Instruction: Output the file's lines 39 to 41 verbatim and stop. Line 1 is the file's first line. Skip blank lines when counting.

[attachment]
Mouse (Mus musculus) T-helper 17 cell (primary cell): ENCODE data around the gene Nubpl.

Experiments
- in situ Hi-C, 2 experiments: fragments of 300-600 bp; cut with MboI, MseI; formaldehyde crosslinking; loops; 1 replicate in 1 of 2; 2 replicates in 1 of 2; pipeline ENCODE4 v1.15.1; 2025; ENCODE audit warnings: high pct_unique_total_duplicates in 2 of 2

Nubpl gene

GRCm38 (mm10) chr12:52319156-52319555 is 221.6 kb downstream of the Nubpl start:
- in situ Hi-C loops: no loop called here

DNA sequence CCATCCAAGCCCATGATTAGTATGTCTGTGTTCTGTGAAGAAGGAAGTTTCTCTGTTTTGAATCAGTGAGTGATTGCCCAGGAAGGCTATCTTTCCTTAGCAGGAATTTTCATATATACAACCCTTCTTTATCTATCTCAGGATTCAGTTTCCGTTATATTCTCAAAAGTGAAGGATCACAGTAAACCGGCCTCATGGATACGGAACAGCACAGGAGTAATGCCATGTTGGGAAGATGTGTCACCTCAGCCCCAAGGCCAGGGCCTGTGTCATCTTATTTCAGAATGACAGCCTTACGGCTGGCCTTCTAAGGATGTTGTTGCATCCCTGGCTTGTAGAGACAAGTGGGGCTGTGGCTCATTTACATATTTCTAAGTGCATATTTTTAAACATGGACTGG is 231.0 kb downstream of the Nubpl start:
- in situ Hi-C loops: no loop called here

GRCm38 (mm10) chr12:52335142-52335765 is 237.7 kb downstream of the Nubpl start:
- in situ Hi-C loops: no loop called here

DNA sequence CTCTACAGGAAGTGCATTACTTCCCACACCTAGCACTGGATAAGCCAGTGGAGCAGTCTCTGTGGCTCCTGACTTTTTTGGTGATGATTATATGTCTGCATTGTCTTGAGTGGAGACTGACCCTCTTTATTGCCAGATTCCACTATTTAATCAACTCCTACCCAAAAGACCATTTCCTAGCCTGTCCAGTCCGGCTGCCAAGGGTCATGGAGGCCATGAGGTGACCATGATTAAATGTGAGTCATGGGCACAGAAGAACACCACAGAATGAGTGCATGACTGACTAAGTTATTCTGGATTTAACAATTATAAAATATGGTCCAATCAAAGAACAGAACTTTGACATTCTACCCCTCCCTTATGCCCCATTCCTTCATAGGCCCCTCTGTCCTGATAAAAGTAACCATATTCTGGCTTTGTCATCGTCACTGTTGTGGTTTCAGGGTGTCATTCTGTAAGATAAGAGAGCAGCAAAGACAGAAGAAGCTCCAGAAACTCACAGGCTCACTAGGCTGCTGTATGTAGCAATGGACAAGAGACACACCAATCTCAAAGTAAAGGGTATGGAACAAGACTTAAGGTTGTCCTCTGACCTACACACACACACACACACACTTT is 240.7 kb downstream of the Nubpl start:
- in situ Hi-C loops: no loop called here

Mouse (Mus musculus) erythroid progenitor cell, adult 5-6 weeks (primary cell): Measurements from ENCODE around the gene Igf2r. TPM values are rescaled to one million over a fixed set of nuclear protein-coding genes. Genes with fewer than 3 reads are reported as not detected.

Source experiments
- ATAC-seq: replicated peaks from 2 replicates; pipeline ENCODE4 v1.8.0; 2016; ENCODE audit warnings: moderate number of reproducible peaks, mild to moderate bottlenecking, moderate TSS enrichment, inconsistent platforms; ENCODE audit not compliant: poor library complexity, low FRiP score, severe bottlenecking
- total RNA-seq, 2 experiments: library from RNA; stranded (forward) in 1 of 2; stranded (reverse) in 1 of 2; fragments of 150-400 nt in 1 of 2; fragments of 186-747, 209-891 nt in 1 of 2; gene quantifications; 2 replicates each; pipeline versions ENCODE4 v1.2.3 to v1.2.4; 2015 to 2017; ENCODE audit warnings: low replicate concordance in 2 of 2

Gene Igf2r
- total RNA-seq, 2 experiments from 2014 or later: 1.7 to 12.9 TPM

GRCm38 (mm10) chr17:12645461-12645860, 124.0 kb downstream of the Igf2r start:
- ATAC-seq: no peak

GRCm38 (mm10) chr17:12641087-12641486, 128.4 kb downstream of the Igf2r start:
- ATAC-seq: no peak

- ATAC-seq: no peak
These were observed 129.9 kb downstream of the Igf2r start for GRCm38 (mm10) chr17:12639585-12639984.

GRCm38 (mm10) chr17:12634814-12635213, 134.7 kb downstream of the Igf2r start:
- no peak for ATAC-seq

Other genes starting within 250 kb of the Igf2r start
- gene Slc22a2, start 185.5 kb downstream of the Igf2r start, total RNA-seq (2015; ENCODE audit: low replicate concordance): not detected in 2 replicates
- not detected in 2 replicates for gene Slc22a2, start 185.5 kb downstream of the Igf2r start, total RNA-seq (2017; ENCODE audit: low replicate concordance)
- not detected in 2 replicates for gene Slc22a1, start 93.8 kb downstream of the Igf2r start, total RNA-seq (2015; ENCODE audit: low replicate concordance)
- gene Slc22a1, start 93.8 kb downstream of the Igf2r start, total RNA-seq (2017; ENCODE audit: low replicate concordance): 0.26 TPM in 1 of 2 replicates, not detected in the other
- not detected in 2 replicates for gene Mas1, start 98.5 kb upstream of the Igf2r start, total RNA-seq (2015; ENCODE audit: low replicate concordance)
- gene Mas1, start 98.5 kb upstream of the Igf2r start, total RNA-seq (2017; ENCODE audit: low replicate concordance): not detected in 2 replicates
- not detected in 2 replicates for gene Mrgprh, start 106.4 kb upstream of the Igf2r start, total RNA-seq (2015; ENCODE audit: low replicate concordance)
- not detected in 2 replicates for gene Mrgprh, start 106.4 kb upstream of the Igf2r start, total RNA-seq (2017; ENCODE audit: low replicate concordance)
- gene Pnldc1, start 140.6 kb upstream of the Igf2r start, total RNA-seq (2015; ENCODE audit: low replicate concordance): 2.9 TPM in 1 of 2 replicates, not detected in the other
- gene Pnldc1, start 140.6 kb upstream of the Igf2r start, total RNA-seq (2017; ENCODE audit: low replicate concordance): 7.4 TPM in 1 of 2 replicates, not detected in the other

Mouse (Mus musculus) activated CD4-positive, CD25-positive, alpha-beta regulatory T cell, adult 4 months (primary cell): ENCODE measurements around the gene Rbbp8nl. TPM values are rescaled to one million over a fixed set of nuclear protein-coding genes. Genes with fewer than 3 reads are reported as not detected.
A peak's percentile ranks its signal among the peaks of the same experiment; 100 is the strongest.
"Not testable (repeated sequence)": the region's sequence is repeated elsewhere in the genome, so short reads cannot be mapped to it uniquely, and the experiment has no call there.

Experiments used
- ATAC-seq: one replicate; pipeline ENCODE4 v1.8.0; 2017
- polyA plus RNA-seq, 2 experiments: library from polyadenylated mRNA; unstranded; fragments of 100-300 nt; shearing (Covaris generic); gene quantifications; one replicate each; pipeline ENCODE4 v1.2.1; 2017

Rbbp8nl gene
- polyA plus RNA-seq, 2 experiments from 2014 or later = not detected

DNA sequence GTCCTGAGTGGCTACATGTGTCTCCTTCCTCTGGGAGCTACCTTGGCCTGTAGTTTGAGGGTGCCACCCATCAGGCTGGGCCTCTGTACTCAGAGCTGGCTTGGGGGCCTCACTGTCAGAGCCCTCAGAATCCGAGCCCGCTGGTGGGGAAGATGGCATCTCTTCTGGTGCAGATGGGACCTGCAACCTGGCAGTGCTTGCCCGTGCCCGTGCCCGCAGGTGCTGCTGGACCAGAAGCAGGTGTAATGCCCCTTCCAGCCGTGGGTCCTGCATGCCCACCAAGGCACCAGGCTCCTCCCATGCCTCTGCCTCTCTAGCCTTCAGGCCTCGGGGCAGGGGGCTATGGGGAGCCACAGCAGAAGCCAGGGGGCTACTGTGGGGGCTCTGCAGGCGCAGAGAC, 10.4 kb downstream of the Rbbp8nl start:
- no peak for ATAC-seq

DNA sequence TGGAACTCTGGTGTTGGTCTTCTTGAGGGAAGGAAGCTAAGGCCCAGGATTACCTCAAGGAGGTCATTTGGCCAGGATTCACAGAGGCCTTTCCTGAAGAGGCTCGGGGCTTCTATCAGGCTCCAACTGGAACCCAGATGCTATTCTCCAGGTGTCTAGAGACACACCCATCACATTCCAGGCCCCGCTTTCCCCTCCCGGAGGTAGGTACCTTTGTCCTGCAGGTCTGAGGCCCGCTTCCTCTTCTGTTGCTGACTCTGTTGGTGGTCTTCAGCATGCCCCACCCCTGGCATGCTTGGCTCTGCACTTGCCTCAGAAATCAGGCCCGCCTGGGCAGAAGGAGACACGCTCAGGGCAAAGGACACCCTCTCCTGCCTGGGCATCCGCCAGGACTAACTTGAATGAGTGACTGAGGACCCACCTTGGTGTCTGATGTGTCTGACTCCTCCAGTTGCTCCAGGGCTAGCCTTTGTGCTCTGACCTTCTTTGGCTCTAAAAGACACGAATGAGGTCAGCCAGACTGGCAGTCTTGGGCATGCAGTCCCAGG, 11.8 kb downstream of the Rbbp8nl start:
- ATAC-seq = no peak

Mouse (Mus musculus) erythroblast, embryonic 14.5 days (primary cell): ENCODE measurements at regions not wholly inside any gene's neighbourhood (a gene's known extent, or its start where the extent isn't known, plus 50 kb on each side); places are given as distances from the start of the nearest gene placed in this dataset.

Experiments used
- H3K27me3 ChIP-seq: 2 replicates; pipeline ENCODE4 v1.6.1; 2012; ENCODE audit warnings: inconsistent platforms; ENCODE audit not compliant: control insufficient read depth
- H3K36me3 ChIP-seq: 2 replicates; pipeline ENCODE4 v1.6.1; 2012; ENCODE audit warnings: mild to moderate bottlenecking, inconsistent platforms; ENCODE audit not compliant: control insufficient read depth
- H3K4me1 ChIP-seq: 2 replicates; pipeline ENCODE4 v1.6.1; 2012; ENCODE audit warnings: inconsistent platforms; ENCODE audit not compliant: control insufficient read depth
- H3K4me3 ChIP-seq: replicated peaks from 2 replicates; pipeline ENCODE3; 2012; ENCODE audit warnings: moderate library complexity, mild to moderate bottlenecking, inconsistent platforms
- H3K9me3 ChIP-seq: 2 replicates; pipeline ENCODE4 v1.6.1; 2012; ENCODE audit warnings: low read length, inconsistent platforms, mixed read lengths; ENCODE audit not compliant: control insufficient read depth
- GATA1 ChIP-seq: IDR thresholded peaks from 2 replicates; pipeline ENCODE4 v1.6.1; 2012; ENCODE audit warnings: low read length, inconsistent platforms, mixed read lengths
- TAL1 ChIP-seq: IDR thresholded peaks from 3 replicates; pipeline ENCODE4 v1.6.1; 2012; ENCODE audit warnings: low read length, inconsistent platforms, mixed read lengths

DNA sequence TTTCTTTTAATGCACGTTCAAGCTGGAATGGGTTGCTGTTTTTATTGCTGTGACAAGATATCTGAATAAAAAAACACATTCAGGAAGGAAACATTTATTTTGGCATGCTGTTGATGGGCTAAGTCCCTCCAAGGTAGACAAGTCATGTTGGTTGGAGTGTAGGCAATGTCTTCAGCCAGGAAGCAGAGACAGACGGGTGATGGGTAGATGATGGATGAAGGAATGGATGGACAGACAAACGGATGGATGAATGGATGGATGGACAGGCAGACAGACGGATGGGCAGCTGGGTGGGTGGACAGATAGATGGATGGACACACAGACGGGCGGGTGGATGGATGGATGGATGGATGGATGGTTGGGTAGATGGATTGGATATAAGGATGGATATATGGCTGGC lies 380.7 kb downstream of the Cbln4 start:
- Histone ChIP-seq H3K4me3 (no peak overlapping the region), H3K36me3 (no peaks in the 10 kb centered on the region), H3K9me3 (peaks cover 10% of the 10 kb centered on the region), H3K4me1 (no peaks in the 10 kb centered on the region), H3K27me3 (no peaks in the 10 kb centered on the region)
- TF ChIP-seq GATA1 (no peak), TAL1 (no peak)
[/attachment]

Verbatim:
A peak's percentile ranks its signal among the peaks of the same experiment; 100 is the strongest.
"Not testable (repeated sequence)": the region's sequence is repeated elsewhere in the genome, so short reads cannot be mapped to it uniquely, and the experiment has no call there.

Experiments used